On Top Of A Mountain Top
|We arrive early, to
find a tiny venue: a long narrow pub with a stage six inches high at one
end. Sitting behind a keyboard accompanied by several entourage types is
a large man in white (white hair, white tracksuit), ghostly in the unlit
gloom. We get drinks and are asked to sit outside: Daniel's about to soundcheck, and he doesn't want an audience. So we sit in the sun not believing that Daniel's real after all, sitting only a few feet away; that he's going to play his songs this very evening, the best songs that ever were, for us; that... hey, isn't that ´Speeding Motorcycle' he's soundchecking with? That we can hear slightly muffled, sitting in the sun grinning big stupid grins, not believing our luck? He came out west looking for the best. He's got a lot to get off his chest, and he's
here tonight: ladies and gentlemen, Mr Daniel D. Johnston. |
We arrive again later on when it's dark. Outside by the door is the entourage at a table, selling tapes, CDs, drawings. Fans crowd around, whilst a few feet away Daniel sits by himself smoking a cigarette, angelic this time in the glow of the outdoor lighting. Chris gets me to take a picture of him with Daniel, who obligingly stands up and smiles. Click. We thank him, and he sits down again to resume his cigarette.
I have to admit, I was half dreading coming to a Daniel Johnston concert. Half more excited than I've ever been in my life too, but still half dreading. I thought he'd be a mess, and I didn't want him to be. Reading ahead through what I've written, it sounds voyeuristic, but that's the thing with Daniel: it's impossible to be a fan and not end up caring a great deal for the man, not end up worrying he's killing himself for his art and wishing he'd stop beating himself up in his songs and go and do something less harmful instead. The songs are so beautiful though. His home recorded cassette only albums from the early '80s (available through www.museumoflove.com) are to me and every Daniel fan what The Beatles' records are to Daniel himself: they're the real deal, as good as music gets. The nervy music hall blues of ´Hi, How Are You', the big piano despair tunes of ´The What Of Whom' (my favourite), the carefree circus troubadour songs of ´Yip/Jump Music' and ´Respect' (my other favourite). Through these Daniel redefined pop, the lovesong, the blues. If you want to hear just how affecting the human voice can be, if you want to hear what it is to be human, if being human is about the impossibility of community, the intolerability of isolation and the transcendence of these barriers through art, then this is the place to go.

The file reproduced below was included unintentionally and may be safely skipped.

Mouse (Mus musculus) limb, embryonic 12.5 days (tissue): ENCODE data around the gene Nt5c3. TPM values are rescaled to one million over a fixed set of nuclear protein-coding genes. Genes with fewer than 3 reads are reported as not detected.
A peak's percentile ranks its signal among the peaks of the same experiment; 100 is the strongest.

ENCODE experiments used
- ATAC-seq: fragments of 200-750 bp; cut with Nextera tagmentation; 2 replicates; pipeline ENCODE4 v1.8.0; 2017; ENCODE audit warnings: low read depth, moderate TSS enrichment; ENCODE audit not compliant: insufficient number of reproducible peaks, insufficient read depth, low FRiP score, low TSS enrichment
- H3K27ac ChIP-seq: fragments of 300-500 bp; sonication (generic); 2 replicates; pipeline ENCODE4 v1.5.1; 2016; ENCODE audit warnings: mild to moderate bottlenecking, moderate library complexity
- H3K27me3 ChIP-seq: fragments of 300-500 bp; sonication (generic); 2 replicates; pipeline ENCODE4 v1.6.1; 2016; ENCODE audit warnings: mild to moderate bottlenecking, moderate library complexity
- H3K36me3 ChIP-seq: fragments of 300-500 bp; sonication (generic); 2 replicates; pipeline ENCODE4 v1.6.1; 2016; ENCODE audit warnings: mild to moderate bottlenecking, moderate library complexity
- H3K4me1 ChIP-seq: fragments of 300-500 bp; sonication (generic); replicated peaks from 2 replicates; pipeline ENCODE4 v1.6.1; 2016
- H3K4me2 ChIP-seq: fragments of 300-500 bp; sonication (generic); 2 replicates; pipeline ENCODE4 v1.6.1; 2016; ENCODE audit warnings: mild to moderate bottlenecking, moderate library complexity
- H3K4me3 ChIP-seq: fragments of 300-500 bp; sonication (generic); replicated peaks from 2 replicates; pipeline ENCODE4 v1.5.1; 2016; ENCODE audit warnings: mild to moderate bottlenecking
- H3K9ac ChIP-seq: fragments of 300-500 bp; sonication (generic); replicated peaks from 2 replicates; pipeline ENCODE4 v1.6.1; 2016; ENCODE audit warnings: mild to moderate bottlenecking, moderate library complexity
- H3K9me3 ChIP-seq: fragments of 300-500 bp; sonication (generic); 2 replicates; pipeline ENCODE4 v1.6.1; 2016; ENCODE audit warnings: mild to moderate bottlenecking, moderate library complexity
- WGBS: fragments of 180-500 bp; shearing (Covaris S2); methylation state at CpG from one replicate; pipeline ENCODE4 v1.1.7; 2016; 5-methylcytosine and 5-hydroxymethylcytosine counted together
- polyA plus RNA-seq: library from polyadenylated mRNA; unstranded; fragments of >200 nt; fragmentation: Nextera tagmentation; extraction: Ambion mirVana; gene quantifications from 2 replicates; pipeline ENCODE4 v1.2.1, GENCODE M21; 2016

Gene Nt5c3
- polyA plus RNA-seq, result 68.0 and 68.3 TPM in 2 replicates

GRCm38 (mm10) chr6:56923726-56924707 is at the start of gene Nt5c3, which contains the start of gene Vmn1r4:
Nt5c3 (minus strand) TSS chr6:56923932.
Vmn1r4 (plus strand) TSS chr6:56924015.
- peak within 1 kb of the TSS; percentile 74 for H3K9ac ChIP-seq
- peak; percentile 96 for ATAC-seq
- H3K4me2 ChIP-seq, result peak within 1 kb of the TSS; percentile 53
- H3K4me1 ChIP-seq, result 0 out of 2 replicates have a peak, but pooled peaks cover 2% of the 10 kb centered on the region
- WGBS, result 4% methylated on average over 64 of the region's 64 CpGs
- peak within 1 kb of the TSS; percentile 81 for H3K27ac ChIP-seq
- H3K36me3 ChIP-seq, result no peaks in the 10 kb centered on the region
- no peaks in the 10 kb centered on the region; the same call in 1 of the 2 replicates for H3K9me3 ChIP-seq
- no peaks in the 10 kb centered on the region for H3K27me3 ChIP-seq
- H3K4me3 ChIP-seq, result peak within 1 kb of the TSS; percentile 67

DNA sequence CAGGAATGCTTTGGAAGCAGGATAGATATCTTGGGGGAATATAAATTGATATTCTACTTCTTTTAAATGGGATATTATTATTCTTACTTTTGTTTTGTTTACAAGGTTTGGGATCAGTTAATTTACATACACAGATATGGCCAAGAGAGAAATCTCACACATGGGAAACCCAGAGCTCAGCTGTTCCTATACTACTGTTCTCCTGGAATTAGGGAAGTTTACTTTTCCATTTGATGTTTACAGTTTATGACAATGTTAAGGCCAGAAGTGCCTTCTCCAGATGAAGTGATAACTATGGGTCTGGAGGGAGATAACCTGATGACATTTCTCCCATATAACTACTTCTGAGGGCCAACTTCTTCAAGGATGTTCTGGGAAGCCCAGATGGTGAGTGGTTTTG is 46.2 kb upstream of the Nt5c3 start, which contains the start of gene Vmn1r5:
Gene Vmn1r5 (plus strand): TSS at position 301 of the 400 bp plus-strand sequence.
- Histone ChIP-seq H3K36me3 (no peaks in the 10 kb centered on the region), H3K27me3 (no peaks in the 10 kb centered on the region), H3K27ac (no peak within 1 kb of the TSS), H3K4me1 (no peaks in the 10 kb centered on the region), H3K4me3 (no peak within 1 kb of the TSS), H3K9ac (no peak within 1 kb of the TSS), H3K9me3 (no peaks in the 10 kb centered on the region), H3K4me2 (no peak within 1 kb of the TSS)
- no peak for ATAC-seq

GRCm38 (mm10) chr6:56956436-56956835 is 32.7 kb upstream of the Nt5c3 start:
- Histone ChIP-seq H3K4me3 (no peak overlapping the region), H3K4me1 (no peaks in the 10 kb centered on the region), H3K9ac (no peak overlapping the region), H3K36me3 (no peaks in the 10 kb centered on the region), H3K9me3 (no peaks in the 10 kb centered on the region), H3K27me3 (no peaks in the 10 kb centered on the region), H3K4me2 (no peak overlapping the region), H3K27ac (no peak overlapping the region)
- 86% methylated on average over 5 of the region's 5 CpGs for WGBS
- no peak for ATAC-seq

To my delight, Daniel isn't a mess. He's businesslike, about having his photo taken with a fan, about singing his songs. He seems, as far as it's possible to tell, at ease with who he is and what he does. He's in good voice too, standing eyes glued to the music stand reeling off half a dozen new songs alongside ones from ´Fear Yourself' which, that being his latest LP, is exactly the businesslike, unit shifting thing to do. ´Produced by Sparklehorse', he reminds us, driving the point home. ´Casper The Friendly Ghost' is the only old song to get an airing before he puts his guitar away and moves over onto piano which, much as I love his four chord fumbling, is where he belongs. A three chord romp which begins ´Well I love your love / I just can't get enough / Of your loving stuff' proves, if proof were needed, that he hasn't lost his ear for the simplest and catchiest of melodies, and one with a chorus which goes ´And wherever she goes / I'll be loving her SO' impressively gets away with sounding like something from a rock opera, not that I've ever heard a rock opera. Best of all, genre-striding Daniel plays a free jazz take on ´True Love Will Find You In The End' which, while it may be no match for its simply strummed recorded version (and which possibly lacks good business sense), shows a singer at ease with his art, willing to have fun with his songs. For those of us who just want to see him happy, it's a joy to behold.
© 2003 Chris Fox